However, after all is said and done, the CDC still comes on top when 1,500 adults were asked their opinions about various government agencies in a new Pew Research Center poll.

Seventy percent of respondents expressed a favorable view of the CDC, which has come under some recent fire over the relative ineffectiveness of a vaccine used to battle this winter's flu epidemic. Meanwhile, 23 percent of Americans said they have an unfavorable view of the CDC.

Two federal agencies, NASA and the Defense Department, also received favorable marks of 68 percent and 65 percent respectively.

Of the eight agencies reviewed, only the Internal Revenue Service was reviewed more disfavorably than favorably, 48 percent to 45 percent.

Follow @ABCNewsRadio
Copyright © 2015, ABC Radio. All rights reserved.

Subscribe To This Feed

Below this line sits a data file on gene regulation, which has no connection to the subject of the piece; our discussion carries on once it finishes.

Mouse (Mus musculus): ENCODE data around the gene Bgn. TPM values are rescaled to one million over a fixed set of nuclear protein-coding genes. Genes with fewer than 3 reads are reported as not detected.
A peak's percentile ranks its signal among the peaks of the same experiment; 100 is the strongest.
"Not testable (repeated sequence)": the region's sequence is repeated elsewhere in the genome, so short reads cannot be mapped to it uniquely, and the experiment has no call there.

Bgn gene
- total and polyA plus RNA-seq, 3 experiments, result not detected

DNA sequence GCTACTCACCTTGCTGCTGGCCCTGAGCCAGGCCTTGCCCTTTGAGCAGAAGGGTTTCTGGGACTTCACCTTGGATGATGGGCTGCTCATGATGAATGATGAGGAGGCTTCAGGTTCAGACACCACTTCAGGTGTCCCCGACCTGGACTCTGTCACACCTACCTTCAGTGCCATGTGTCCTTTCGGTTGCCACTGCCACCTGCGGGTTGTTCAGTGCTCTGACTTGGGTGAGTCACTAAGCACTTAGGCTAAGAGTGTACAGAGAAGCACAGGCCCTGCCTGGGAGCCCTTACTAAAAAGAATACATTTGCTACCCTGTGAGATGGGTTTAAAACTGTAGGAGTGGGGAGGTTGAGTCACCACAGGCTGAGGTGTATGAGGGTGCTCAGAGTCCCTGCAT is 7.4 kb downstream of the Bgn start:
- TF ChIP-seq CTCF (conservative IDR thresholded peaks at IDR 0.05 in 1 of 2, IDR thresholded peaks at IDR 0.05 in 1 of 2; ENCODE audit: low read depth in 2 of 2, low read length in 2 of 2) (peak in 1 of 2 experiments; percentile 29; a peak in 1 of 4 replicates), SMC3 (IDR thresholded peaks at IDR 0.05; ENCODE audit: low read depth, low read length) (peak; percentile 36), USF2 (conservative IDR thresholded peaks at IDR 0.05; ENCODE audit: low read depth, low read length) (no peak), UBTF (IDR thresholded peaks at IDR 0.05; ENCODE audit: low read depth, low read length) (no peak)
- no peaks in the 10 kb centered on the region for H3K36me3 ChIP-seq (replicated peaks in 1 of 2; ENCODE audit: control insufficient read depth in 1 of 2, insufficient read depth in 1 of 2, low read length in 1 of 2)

High Cholesterol in Early Adulthood Linked to Long-Term Risk of Heart Disease


iStock/Thinkstock(NEW YORK) -- Early detection of high cholesterol could be a major help in minimizing the development of heart disease, researchers said.

According to a study published in the journal Circulation, adults in their 30s and 40s may want to begin monitoring their cholesterol. Researchers looked at more than 1,400 healthy individuals who were split into groups based on whether they did not have high cholesterol, had had high cholesterol for one to 10 years or had had high cholesterol for 11 to 20 years. The individuals who had dealt with high cholesterol for a longer period of time were significantly more likely to develop heart disease later in life.

At a 15-year follow-up with researchers, coronary heart disease was recorded at a 4.4-percent rate among those who had not suffered from high cholesterol by age 55. That figure jumped to 8.1 percent for those who had had high cholesterol for one to 10 years and 16.5 percent for those who had dealt with high cholesterol levels for more than 11 years.